Hate speech promotes hatred or violence against individuals or groups based on certain characteristics. Hate speech is not protected under freedom of expression. This means that the state can legally prevent hate speech and punish for such expressions. Also in Estonia incitement to hatred is criminalised in section 151 of the Penal Code, but it is so restrictive that in practice it is extremely difficult to process hate speech.
Hate speech, or incitement to hatred, is a term that is often used, but not always understood in the same way. It is a concept on which there is no international consensus. This is a complex and divergent issue that is treated differently by different legal cultures and jurisdictions. Estonian Human Rights Centre’s treatment of hate speech is based on the Estonian Constitution, the EU Framework Decision prohibiting incitement to racial hatred, the guidelines of the Council of Europe on hate speech and the case law of the European Court of Human Rights.
We have put together some questions and answers on this topic that has been addressed to us.
Is [some expression] a hate speech?
The purpose of hate speech is to humiliate and degrade a person because of who they are, not because of what they have done. Each expression must be analysed in its context. Hate speech is always contextual, it depends on the environment, the speaker and the target group. To define hate speech, various components must be considered, including the content of the expression, the (written or oral) tone, the (individual and collective) targets, and the possible consequences or effects.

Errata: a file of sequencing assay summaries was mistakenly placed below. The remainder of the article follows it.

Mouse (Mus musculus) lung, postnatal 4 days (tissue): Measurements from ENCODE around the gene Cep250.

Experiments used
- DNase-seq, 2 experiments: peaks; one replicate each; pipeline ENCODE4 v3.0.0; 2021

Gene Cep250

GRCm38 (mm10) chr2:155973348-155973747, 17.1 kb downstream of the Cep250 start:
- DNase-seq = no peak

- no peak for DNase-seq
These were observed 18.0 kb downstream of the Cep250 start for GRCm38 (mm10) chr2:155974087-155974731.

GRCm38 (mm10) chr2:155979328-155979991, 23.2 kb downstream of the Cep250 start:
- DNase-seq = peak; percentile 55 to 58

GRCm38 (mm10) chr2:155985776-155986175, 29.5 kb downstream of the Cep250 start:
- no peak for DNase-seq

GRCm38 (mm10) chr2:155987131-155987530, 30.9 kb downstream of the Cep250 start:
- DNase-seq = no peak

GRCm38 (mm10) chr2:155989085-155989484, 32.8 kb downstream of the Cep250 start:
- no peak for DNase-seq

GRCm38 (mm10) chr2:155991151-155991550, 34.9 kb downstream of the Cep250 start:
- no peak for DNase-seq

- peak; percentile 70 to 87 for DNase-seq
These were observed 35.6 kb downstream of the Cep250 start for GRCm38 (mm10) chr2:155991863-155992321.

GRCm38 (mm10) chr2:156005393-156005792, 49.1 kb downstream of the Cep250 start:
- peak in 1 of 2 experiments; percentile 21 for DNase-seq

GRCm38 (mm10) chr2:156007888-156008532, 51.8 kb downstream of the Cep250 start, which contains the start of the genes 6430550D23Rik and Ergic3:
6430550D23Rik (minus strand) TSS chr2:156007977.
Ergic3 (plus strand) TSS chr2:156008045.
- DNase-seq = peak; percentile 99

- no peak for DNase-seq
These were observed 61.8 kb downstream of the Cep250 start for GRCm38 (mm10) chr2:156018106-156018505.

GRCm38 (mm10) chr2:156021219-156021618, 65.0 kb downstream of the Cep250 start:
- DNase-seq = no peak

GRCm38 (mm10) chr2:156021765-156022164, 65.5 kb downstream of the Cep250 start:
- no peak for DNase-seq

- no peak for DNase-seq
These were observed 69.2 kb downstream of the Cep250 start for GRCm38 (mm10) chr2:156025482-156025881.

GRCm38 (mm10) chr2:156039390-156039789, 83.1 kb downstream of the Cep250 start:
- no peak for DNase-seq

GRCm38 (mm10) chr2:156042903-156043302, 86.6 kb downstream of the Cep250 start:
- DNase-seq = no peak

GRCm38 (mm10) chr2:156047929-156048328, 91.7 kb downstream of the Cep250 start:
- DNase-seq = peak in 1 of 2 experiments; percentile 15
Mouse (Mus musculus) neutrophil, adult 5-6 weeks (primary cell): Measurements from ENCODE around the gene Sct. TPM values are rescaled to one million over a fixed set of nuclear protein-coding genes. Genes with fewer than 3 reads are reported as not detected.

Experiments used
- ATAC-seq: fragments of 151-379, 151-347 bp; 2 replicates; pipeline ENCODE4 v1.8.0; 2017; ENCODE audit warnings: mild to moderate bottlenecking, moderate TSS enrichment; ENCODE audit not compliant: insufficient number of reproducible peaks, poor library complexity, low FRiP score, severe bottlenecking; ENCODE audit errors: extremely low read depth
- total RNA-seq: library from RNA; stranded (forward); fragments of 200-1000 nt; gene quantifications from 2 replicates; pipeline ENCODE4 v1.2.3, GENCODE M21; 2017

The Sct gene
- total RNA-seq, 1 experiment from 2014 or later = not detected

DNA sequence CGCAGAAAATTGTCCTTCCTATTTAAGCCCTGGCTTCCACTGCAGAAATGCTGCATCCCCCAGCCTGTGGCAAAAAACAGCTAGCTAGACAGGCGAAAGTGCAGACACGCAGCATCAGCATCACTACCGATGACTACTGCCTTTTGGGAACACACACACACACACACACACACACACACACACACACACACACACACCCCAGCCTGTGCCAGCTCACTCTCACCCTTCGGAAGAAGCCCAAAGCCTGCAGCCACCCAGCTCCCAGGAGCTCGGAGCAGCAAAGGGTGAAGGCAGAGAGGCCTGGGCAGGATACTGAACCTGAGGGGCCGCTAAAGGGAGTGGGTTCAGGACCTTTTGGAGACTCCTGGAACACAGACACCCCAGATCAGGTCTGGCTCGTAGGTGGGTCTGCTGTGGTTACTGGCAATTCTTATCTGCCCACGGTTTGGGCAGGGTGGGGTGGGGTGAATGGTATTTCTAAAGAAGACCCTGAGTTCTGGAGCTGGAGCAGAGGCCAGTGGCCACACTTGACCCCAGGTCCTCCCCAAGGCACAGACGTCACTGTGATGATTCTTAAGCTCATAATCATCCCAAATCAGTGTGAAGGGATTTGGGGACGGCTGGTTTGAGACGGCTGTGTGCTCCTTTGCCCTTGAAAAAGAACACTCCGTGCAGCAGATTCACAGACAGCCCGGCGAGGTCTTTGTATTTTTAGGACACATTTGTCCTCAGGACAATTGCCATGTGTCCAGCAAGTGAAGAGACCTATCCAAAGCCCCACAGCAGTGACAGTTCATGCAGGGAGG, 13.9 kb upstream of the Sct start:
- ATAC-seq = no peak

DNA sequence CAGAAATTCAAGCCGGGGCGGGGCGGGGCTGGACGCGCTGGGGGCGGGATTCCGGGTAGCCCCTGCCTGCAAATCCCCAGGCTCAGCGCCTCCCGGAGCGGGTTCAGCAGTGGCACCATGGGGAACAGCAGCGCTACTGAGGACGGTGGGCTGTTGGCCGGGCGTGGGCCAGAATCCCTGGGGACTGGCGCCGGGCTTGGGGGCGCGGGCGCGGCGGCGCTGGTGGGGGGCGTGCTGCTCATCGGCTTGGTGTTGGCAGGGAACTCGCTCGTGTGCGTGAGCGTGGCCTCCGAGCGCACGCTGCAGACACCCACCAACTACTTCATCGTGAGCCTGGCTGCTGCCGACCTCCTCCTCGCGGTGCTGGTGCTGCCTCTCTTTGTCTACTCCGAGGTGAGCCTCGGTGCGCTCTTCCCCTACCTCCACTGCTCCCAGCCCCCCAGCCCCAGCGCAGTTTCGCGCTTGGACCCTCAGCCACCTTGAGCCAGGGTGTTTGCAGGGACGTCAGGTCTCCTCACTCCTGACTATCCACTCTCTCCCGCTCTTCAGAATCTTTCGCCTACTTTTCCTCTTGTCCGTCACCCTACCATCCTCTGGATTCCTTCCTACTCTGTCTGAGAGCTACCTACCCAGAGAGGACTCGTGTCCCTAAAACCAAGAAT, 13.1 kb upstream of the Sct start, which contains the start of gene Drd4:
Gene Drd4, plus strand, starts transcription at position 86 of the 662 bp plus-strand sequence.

Raphael Cohen-Almagor has defined hate speech as: “… a bias-motivated, hostle, malicious speech aimed at a person or a group of people because of some of their actual or perceived innate characteristics. It expresses discriminatory, intimidating, disapproving, antagonistic and/or prejudicial attitudes toward those characteristics which include sex, race, religion, ethnicity, colour, national origin, disability, or sexual orientation. Hate speech is intended to injure, dehumanise, harass, debase, degrade, and/or victimise the targeted groups, and to foment insensitivity and brutality towards them.” (Source: Cohen-Almagor, R., 2012, “Fighting Hate and Bigotry on the Internet”, Policy and Internet, Vol. 3 (3).)
Freedom of speech is in danger!
Human rights are interlinked and interdependent: as for the freedom of expression and for equal treatment. Public incitement to hatred fosters the likelihood of hate crimes and discrimination against people.
It is contrary to the idea of human rights to use human rights to significantly restrict other human rights. Minorities are at a disadvantage today in exercising their freedom of expression, as their statements may cause a more severe reaction to them than to others. Hate speech limits the opportunities of minorities to have a say in the society and therefore makes social debate poorer and society less democratic.